What are some key moments that specifically inspired you to work on “Decomposition of Materiality”?
As students at CSM in the studio, cutting fabric, making beautiful garments and prototyping, we would cut out the shape we want for the garment and just throw out the rest, which is a huge waste. And there’s no way around it. In the UK, it’s not recyclable, so you have to throw it in the bin. It was something that I saw everyday.
And also the machinery, the sewing machines. The industrial sewing machines that students, professionals and designers use have not changed over the past few decades – not even centuries. It’s an electronic sewing machine, but it’s still a sewing machine. It’s still quite manual and requires labor. This was also a trigger. There was a particular incident in Bangladesh withThe Rana Plaza collapse. That really left a scar on me. People actually died producing fast fashion.
I started to ask myself a really ethical question. Do I keep doing the same thing every day and pretend that these things aren’t happening? Or do I want to innovate to see if this is an outsource problem? Do we decentralize? Or is it the fabrication, or the method of manufacturing, or the machinery that we need to advance further? Or do we train workers or move to digitalization to prevent tragedies from happening again?
What are you trying to narrate through these materials, and why do you think materials matter? Why is it important to consider?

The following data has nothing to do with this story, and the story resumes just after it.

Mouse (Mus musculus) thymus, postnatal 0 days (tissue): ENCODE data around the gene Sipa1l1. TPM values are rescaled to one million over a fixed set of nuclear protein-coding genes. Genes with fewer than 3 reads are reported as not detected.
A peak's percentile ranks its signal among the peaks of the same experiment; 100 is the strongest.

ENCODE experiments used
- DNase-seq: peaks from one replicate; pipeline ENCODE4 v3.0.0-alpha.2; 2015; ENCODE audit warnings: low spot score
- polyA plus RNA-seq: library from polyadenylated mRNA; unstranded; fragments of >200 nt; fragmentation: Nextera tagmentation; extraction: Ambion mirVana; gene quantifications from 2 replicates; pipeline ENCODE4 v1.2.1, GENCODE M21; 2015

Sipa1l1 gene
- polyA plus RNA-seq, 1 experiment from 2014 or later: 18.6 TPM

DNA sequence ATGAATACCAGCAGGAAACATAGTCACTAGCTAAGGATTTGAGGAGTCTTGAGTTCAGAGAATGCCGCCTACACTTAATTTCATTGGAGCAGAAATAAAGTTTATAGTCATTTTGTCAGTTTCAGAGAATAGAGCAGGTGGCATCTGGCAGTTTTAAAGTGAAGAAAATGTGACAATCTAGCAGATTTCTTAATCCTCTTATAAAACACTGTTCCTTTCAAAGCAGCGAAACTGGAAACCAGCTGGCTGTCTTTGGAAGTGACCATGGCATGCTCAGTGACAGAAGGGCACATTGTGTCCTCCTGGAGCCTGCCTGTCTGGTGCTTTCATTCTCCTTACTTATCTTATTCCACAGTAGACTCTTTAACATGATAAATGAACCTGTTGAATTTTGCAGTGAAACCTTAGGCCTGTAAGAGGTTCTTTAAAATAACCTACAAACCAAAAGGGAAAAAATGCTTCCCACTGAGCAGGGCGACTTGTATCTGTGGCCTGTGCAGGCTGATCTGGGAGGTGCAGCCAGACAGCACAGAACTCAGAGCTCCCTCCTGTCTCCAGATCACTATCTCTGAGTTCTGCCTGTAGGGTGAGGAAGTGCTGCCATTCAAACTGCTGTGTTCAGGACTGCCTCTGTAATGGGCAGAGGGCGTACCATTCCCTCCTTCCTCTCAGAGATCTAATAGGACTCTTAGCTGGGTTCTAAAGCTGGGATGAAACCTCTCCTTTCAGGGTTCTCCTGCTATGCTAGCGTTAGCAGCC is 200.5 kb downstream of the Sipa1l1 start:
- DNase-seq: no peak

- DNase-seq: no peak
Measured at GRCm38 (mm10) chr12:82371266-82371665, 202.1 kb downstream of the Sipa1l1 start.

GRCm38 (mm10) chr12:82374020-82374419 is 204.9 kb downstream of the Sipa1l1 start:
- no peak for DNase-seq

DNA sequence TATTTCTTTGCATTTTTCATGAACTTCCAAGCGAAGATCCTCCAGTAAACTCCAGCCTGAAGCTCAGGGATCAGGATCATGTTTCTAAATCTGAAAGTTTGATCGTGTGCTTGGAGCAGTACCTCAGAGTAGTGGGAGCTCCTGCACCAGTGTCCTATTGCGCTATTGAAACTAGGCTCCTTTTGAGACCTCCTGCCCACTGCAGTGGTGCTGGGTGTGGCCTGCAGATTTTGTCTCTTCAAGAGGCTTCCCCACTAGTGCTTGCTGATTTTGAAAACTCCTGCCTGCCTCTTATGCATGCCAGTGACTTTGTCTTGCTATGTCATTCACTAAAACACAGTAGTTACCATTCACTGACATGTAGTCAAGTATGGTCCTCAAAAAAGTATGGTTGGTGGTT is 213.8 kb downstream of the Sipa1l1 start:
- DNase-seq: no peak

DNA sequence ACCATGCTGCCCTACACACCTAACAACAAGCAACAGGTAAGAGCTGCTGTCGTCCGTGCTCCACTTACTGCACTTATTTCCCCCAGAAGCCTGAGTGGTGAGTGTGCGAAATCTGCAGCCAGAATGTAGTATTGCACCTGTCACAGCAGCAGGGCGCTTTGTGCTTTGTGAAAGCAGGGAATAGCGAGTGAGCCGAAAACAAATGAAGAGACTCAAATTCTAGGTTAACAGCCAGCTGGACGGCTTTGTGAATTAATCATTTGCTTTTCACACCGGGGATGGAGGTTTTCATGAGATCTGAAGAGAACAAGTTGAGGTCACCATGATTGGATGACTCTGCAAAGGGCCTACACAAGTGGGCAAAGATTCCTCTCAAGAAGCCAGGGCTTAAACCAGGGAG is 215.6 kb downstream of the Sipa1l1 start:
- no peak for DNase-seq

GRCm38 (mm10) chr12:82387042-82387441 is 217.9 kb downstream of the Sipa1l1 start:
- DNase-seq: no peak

When I was starting this project, especially after my time in Amsterdam, I started to think that materiality is the most important thing. What is the true foundation of any design? Of any physical object? Especially in the case of fashion, it’s the material., So, this became the first priority.
Now, with all the technology and digital software, it’s actually possible to focus on an alternative material, you can design the material itself from bits, and then use a 3D printer or laser to engineer the properties, the softness and the shape around it.n traditional processes, people would say, “Okay, I want this shape. I want this particular silhouette, this style, and then I’ll find a material to make it, and then that’s when the waste begins. But, what if we think of the material first? And then, we accommodate it with technology, which is very versatile and, actually, very possible.
The starting point for my work is material and its abundance, and the fabrication system around it. Currently, I am collaborating with virtuality experts to see how we can digitize a texture, not just by scanning and not just on a visual level. Material is not just visual, it is tactile – it has sound when you crush it, and it isa whole sensation. So if we want to make a virtual experience for people to experience material, the nature and the character of it, it has to be virtualized and digitized in a more complex way.
What do you feel are some possibilities in design and fashion? What can you do for the people and for the fashion industry tomorrow, short term and long term?